Last April, I discussed some of the unique financial tax and estate planning issues your American-in-Canada clients face (see www.
, “Cross-border planning: updated”). Given a recent spate of U.S. tax law and enforcement changes, the ability for most Americans who live or work abroad to hide from Uncle Sam is quickly coming to an end.

The U.S. government needs money — and lots of it — so the IRS is going after U.S. taxpayers living abroad. That’s affecting a number of our clients, as well as Canadian financial institutions with which Americans have accounts.

Through a program that strongly encourages Americans working abroad to comply with annual U.S. tax and filing requirements, the U.S. government is hoping to generate additional revenue through income tax and penalties, with compliance enforcement assistance from financial institutions in those countries.

Contending with complexity

American tax laws are complex. All U.S. citizens are also U.S. residents for income, gift, and estate-tax purposes—irrespective of where they live, where they generate income, where they hold assets, or where they die. And because Canadian dual citizens don’t live in or generate income from the U.S., it’s easy for them not to know these rules.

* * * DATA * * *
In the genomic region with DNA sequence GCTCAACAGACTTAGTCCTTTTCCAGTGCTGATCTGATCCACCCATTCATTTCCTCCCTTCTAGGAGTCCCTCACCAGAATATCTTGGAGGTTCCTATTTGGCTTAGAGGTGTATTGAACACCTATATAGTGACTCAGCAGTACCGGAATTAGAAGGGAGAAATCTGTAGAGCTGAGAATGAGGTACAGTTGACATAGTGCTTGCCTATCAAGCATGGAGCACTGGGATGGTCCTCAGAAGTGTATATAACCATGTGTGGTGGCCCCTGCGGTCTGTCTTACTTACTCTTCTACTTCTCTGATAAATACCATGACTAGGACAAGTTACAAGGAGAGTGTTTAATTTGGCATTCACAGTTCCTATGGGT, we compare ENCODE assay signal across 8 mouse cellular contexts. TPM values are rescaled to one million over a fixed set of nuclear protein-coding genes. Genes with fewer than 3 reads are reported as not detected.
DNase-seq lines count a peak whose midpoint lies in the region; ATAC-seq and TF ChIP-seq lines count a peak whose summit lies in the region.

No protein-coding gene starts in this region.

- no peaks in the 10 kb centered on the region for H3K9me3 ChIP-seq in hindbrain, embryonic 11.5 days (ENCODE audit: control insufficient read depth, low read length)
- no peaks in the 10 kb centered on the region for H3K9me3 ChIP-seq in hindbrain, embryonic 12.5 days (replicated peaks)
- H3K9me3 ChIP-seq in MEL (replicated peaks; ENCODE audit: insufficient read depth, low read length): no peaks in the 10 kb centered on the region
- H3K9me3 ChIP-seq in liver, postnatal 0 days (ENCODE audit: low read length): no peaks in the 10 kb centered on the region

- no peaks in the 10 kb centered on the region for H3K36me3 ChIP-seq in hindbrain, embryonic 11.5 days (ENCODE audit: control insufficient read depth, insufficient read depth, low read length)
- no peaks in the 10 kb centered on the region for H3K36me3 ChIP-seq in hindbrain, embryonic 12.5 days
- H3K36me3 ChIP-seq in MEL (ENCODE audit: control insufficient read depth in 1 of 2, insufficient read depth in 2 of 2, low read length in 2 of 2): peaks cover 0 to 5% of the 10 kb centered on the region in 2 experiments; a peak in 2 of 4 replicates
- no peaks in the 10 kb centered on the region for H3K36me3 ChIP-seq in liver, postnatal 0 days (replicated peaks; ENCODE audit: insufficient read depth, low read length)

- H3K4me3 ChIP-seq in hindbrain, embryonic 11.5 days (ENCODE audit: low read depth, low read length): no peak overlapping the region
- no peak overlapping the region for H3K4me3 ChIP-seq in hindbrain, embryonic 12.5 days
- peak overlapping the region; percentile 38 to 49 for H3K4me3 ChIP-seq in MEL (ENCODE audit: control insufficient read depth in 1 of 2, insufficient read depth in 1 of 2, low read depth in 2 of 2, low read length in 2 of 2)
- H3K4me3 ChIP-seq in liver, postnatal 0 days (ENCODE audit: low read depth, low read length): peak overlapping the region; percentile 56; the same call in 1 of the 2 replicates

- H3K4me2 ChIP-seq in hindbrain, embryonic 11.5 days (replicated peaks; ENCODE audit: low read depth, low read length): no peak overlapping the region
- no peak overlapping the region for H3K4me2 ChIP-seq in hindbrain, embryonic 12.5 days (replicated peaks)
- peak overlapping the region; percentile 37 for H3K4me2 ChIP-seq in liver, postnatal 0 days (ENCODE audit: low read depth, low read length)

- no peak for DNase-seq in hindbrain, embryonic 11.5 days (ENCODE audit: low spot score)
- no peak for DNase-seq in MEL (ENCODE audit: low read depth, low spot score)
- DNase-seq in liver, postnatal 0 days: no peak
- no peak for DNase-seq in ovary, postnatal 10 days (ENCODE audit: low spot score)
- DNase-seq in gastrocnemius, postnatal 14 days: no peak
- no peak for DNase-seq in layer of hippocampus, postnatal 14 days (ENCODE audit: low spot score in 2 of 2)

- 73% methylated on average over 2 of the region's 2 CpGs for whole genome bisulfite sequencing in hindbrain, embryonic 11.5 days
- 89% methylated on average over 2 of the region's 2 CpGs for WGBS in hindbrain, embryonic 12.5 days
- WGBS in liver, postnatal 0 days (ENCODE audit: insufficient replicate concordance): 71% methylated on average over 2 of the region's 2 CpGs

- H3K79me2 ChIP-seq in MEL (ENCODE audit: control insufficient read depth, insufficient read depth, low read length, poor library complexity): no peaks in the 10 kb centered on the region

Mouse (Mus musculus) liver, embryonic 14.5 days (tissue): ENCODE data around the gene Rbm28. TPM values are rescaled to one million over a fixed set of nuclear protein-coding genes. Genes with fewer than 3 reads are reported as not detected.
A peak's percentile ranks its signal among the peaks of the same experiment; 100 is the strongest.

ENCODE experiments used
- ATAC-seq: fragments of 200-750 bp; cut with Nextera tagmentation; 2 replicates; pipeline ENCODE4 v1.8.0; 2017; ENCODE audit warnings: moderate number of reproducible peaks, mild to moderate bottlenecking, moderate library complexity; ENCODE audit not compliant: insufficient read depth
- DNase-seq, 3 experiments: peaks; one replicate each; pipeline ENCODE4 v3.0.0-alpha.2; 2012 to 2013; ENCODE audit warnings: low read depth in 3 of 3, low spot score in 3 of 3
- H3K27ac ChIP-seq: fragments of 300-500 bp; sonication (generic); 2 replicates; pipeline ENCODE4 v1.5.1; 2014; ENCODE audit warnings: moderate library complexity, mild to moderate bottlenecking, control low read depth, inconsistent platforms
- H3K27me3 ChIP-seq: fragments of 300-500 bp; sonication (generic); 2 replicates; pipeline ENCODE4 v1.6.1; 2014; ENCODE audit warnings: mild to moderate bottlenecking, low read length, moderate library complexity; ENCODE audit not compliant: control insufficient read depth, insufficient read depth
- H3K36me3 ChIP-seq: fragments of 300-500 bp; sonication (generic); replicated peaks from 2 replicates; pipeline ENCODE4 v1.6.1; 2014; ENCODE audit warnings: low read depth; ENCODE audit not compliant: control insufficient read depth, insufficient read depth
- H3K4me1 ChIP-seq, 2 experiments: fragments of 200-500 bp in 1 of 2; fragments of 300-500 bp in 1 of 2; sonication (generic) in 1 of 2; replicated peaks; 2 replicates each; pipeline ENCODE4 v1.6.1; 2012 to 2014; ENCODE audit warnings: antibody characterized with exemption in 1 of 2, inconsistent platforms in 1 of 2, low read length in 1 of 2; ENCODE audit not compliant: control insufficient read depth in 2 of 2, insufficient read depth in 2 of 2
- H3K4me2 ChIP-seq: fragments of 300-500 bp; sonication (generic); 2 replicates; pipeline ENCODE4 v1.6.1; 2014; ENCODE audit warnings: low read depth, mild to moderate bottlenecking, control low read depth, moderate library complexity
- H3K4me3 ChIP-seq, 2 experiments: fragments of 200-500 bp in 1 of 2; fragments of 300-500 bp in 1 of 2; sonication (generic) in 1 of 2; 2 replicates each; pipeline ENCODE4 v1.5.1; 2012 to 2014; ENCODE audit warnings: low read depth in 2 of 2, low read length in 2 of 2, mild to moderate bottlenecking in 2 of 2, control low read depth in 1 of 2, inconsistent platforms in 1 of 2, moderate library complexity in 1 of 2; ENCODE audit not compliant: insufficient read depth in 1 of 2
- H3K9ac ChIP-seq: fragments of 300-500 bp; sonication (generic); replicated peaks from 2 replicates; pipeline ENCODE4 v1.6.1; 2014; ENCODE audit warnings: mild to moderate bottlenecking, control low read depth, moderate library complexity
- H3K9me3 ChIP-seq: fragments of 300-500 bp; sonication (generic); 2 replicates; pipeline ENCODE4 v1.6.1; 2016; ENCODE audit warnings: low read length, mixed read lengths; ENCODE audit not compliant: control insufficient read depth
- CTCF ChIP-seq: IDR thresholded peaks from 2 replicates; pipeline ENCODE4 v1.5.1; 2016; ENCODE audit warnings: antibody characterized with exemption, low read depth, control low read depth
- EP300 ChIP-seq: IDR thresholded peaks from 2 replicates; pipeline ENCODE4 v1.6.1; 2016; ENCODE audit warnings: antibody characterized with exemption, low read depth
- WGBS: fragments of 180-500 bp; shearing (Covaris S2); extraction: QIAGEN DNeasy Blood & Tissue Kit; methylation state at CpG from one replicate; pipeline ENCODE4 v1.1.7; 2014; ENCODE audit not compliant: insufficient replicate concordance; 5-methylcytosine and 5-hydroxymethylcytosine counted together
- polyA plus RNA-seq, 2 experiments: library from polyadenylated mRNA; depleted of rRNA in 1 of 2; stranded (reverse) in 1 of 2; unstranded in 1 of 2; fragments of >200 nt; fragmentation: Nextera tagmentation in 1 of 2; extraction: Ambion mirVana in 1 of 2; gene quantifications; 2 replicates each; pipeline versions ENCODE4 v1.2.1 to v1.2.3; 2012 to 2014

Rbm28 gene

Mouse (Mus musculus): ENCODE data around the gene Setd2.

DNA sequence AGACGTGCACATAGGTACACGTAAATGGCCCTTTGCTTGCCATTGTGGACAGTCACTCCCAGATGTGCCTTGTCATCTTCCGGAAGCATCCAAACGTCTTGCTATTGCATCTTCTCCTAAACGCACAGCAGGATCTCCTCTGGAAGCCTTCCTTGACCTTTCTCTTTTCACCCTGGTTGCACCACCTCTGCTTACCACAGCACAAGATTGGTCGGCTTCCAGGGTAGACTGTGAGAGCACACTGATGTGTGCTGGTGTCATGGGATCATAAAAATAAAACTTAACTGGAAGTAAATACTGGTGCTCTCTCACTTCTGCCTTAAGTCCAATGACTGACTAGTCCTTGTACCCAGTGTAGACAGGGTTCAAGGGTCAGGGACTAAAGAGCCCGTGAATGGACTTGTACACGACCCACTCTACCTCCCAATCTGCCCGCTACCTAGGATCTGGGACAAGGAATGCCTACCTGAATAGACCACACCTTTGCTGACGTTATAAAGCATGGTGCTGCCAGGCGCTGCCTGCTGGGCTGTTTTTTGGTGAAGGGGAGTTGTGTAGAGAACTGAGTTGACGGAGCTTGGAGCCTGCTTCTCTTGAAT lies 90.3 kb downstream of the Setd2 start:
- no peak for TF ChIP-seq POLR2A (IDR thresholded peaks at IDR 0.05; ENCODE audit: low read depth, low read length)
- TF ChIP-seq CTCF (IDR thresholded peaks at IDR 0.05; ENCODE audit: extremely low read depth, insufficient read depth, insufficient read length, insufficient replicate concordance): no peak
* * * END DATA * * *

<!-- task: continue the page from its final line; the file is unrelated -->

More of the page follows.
In 2009, the IRS collected US$780 million from UBS in Switzerland, along with additional information on client accounts. This success suggested a significant number of Americans are likely holding assets abroad and not reporting them.They include those who have lived in Canada for the majority of their lives, such as your 85-year-old client who was born in Iowa and holds a $300,000 RRIF.

Exacting enforcement

The U.S. Congress, IRS and other governmental agencies are getting results. The IRS had hired approximately 3,300 new agents and tax compliance officers in the 2009-2010 tax years.

With the passing of the U.S. Foreign Account Tax Compliance Act (FATCA) and the IRS’s Offshore Voluntary Disclosure Initiative (OVDI) programs, the war has only just begun. According to the IRS, the 2009 and 2011 OVDI programs saw 33,000 U.S. taxpayers remitting an additional $4.4 billion.